We were talking of albinism in animals, Darleen and I (I forget why), and I told her I had seen two albino deer in my life, one right here in these mountains (which would make it a California mule deer), and one in Vermont (obviously a whitetail).
And then I remembered the single most bizarre deer I have ever seen: a piebald, several years ago, up in the foothills of the Gold Country a little south of Sacramento (which means it is most probably a California mule deer, though it could also be a Columbian black-tail, or a hybrid of those two). I was lucky enough to catch some quick snaps of it which I include for your pleasure.
And, speaking of piebald, I also include for your pleasure, the following by Gerard Manley Hopkins, the great Victorian poet, Roman Catholic convert, Jesuit priest, and proponent of (and creator of, though he himself denied that) what he called “sprung rhythm.”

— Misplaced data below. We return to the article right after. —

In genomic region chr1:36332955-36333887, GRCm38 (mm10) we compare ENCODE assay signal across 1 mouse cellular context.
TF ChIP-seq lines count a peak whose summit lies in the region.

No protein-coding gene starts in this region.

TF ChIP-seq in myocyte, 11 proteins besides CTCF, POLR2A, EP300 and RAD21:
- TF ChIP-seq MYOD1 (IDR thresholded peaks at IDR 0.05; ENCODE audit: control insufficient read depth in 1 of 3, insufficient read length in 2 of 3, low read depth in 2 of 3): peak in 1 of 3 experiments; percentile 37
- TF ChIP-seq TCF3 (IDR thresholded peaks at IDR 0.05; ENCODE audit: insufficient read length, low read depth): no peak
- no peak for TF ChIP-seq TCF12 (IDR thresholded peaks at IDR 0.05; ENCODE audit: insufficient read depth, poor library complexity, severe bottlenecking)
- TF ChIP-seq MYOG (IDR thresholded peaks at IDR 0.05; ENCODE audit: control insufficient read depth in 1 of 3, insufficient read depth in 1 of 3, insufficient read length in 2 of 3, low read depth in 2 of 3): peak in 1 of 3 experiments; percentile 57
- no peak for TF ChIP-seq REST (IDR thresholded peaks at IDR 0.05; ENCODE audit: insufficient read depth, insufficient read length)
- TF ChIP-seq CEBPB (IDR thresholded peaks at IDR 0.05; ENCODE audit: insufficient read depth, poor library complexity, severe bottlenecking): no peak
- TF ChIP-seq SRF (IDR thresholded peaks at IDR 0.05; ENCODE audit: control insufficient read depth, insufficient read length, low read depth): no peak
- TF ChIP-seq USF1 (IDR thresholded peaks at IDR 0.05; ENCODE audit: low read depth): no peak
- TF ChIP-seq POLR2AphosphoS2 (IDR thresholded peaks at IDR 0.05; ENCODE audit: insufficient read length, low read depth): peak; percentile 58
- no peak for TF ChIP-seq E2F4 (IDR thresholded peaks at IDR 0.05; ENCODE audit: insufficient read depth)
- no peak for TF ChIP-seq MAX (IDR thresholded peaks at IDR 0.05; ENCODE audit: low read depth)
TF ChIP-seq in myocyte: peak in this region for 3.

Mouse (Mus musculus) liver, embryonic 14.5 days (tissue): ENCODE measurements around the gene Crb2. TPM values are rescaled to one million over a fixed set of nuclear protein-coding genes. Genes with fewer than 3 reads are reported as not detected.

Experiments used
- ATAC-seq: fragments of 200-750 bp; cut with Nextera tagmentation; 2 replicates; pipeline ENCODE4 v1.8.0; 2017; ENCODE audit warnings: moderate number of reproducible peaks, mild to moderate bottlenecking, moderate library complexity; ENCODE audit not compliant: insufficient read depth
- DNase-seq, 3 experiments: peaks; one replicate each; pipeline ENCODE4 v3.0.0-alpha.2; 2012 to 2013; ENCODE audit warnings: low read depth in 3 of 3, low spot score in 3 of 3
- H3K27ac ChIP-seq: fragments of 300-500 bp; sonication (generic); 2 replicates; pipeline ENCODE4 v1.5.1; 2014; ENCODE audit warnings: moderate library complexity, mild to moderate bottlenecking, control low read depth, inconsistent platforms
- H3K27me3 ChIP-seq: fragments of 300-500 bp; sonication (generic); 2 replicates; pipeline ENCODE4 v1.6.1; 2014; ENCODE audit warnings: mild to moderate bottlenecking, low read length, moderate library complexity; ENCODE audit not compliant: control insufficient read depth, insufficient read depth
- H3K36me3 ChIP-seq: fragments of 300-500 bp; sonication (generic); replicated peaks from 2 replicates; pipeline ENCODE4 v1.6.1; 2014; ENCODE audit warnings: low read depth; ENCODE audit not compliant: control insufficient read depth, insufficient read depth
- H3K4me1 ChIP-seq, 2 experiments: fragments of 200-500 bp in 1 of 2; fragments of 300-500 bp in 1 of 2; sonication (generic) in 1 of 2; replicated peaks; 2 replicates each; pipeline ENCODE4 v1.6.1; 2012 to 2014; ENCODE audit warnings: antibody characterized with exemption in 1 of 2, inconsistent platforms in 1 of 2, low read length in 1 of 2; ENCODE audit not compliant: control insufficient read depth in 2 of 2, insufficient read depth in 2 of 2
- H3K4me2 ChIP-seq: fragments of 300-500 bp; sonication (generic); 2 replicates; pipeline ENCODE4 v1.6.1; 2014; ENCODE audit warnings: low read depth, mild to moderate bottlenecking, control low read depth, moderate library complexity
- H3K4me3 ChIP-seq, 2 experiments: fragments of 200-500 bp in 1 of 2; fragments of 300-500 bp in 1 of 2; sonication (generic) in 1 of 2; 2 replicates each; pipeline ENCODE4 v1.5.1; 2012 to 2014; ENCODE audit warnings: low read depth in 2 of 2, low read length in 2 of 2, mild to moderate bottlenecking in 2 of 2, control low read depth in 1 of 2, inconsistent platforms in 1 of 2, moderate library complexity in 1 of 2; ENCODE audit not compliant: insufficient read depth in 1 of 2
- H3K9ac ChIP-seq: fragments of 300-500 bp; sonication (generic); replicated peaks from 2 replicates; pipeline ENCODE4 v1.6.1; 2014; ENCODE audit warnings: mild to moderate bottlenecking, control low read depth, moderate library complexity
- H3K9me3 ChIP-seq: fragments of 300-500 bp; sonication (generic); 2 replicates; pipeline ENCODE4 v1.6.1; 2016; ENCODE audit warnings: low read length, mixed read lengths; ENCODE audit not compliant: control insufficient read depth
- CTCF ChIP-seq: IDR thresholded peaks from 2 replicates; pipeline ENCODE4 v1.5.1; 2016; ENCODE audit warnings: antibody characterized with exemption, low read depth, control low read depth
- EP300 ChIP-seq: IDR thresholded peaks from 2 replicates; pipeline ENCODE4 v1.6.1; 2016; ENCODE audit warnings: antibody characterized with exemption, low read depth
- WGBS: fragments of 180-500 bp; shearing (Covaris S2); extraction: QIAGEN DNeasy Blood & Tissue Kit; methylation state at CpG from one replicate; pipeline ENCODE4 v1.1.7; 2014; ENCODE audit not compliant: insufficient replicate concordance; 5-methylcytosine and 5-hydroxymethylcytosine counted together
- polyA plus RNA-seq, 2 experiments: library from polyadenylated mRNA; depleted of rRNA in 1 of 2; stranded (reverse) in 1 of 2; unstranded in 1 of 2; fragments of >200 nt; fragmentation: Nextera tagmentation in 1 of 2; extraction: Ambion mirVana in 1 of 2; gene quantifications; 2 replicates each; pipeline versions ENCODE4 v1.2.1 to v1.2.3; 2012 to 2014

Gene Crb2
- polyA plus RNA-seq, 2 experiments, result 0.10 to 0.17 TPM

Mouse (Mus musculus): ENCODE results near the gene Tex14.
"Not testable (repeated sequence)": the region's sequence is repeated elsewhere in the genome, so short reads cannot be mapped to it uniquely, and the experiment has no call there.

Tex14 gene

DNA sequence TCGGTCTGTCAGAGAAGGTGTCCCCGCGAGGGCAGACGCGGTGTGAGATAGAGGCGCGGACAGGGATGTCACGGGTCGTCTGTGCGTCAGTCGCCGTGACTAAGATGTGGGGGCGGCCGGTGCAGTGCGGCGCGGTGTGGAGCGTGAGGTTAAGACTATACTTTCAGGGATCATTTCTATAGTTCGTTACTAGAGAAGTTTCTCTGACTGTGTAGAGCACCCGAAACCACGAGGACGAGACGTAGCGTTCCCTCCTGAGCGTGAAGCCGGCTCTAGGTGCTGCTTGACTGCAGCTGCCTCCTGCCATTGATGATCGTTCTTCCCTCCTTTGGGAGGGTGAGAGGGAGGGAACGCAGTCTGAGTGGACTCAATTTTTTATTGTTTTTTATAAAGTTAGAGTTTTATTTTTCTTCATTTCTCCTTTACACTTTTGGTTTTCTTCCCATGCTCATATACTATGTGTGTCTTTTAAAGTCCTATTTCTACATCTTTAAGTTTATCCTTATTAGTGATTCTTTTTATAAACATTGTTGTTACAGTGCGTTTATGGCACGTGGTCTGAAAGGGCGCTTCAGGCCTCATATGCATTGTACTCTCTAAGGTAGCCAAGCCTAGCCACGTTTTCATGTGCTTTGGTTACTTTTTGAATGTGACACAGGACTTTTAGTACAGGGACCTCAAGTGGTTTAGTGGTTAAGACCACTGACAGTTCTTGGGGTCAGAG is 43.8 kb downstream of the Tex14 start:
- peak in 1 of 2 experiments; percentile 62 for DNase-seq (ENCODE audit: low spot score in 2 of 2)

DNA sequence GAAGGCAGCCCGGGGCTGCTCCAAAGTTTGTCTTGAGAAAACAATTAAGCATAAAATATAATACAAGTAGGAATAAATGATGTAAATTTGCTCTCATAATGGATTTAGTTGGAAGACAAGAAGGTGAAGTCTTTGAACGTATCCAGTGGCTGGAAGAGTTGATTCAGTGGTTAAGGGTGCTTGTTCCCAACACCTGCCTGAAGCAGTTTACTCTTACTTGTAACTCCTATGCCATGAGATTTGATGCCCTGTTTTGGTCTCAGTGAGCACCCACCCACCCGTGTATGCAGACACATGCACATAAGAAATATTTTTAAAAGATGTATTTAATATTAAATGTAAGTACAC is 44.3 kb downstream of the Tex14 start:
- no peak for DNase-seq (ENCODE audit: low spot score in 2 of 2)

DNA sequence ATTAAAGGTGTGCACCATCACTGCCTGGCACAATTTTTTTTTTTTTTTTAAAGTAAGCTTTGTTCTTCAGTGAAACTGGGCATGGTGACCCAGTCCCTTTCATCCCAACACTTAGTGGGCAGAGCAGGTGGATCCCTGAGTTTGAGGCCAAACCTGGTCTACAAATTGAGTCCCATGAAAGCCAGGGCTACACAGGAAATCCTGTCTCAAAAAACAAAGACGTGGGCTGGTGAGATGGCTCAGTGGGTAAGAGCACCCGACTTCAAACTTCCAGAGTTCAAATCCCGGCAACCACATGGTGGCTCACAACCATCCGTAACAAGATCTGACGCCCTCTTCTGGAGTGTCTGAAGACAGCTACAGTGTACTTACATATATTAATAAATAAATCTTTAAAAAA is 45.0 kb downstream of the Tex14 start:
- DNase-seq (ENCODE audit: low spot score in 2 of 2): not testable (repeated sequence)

(For those interested in such things, the example Hopkins himself gave of sprung rhythm is the old nursery rhyme:
Ding, Dong Bell,
Pussy’s in the well.)
Glory be to God for dappled things—
For skies of couple-colour as a brinded cow;
For rose-moles all in stipple upon trout that swim;
Fresh firecoal chestnut-falls; finches’ wings;
Landscape plotted and pieced—fold, fallow, and plough;
And àll tràdes, their gear and tackle and trim.
All things counter, original, spare, strange;
Whatever is fickle, freckled (who knows how?)
With swift, slow; sweet, sour; adazzle, dim;
He fathers-forth whose beauty is past change;
I would have thought that final word should have been capitalized, but I have no intention of arguing with Hopkins. He was also a great believer in poetry always being read aloud, something I just took for granted, but apparently many people don’t do that. If you’re new to Hopkins, read this aloud and hear how it springs to life.